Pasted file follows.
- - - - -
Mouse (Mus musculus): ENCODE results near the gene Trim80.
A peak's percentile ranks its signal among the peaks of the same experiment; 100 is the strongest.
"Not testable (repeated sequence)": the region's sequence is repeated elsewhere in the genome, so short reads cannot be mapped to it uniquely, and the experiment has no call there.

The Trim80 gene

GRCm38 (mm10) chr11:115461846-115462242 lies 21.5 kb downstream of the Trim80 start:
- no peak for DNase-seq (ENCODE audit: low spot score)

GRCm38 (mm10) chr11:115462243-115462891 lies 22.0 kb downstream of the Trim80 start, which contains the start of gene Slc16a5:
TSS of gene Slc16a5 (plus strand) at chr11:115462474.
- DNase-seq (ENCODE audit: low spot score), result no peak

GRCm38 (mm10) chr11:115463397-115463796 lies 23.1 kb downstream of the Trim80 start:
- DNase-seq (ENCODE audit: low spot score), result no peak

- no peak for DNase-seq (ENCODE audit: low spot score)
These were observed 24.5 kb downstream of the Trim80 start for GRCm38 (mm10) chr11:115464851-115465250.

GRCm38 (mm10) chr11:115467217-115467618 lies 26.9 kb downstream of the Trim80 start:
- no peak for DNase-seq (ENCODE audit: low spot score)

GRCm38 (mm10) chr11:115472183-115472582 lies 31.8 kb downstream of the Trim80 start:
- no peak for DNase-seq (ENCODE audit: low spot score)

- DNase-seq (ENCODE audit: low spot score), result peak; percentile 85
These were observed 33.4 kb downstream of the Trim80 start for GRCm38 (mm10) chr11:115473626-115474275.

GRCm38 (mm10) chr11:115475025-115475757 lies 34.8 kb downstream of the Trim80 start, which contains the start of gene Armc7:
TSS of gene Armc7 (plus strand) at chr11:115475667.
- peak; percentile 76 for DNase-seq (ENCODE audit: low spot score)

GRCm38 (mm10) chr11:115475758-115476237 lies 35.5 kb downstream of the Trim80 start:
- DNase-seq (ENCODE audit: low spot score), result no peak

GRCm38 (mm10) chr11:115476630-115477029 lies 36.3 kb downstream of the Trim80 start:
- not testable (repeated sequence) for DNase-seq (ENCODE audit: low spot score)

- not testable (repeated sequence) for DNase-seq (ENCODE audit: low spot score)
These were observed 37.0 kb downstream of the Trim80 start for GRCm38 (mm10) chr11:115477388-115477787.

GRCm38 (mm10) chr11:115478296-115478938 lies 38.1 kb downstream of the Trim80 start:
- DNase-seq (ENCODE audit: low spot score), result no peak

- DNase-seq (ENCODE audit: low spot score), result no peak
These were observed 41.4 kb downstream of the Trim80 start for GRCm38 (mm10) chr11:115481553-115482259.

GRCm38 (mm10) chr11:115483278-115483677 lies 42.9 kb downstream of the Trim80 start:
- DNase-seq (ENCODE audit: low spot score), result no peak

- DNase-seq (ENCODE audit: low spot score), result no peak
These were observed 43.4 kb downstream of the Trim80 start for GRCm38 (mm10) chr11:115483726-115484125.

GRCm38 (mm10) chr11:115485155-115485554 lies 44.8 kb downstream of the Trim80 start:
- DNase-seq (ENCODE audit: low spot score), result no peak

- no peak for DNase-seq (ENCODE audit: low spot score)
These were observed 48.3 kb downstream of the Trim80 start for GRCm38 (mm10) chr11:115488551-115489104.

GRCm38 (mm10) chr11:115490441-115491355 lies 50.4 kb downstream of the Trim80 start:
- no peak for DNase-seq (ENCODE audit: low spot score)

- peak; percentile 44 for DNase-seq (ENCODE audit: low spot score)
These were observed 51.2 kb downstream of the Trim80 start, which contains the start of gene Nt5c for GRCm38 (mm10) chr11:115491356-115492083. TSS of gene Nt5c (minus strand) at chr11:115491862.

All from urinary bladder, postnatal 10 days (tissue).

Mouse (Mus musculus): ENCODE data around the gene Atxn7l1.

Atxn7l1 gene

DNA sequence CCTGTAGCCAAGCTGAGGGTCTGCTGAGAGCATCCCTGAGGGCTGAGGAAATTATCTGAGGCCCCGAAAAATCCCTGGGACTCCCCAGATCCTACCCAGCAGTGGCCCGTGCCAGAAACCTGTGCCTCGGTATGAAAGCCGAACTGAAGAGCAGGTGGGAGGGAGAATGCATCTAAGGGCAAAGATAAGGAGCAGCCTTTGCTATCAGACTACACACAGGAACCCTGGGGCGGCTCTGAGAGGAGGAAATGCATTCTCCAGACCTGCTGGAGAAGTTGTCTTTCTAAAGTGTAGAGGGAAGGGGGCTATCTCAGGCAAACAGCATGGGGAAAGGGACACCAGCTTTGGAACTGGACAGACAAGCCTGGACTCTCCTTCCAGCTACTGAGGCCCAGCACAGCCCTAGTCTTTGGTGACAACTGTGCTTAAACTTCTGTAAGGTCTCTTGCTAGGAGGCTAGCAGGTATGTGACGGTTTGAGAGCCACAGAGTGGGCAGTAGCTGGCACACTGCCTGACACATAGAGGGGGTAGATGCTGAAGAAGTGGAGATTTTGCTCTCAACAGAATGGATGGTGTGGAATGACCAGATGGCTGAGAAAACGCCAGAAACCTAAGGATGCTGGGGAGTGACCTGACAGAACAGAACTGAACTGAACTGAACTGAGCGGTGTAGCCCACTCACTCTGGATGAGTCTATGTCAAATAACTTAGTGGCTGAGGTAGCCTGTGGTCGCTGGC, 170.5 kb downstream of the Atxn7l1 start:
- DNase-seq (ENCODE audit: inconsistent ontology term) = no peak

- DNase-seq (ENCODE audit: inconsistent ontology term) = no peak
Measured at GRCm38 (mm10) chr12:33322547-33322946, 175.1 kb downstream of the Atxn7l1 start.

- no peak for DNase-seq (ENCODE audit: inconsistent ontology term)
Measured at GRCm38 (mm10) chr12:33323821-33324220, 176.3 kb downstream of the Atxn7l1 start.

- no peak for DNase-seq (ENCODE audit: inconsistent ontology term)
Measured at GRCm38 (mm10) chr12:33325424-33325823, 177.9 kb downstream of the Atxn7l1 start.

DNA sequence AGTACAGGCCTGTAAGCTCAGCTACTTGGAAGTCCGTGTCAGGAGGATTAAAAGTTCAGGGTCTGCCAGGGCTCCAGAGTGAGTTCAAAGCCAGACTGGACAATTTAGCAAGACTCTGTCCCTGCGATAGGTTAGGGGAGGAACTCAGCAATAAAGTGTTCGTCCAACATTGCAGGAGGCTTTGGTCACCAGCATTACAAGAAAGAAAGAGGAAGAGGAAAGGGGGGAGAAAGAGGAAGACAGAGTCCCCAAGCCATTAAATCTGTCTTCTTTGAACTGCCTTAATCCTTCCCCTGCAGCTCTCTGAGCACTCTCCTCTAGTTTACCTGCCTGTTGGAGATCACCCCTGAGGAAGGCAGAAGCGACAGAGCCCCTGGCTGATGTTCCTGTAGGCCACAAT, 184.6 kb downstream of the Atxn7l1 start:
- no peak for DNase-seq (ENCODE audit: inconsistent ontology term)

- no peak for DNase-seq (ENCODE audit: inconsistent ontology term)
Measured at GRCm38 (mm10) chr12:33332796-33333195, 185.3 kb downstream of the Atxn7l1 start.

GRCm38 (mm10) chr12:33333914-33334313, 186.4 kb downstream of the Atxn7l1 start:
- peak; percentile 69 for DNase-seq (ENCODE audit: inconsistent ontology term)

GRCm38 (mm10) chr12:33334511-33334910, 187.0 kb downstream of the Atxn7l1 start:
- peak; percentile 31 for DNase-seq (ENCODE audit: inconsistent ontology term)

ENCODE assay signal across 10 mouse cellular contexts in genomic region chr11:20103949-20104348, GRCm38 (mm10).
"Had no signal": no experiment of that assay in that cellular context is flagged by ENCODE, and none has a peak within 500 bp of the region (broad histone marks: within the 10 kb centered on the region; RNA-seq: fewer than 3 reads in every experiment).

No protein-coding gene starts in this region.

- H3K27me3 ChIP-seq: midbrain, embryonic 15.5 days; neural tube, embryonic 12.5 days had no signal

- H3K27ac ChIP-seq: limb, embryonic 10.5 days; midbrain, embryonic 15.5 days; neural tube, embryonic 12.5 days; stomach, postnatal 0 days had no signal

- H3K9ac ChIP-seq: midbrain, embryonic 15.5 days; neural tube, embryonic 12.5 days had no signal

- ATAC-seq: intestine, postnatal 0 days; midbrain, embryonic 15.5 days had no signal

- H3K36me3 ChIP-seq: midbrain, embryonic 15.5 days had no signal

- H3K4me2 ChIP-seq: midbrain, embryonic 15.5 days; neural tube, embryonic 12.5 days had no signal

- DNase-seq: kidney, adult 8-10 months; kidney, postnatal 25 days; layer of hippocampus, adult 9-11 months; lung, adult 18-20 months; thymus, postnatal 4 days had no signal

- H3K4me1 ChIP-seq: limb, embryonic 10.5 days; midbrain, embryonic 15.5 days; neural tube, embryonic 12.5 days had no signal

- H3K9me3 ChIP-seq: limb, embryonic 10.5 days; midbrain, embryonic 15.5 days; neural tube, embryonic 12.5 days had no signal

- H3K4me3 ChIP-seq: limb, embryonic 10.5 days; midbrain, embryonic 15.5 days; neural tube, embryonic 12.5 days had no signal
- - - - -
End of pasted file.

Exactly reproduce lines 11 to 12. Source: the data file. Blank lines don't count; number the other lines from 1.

- DNase-seq (ENCODE audit: low spot score), result no peak

- no peak for DNase-seq (ENCODE audit: low spot score)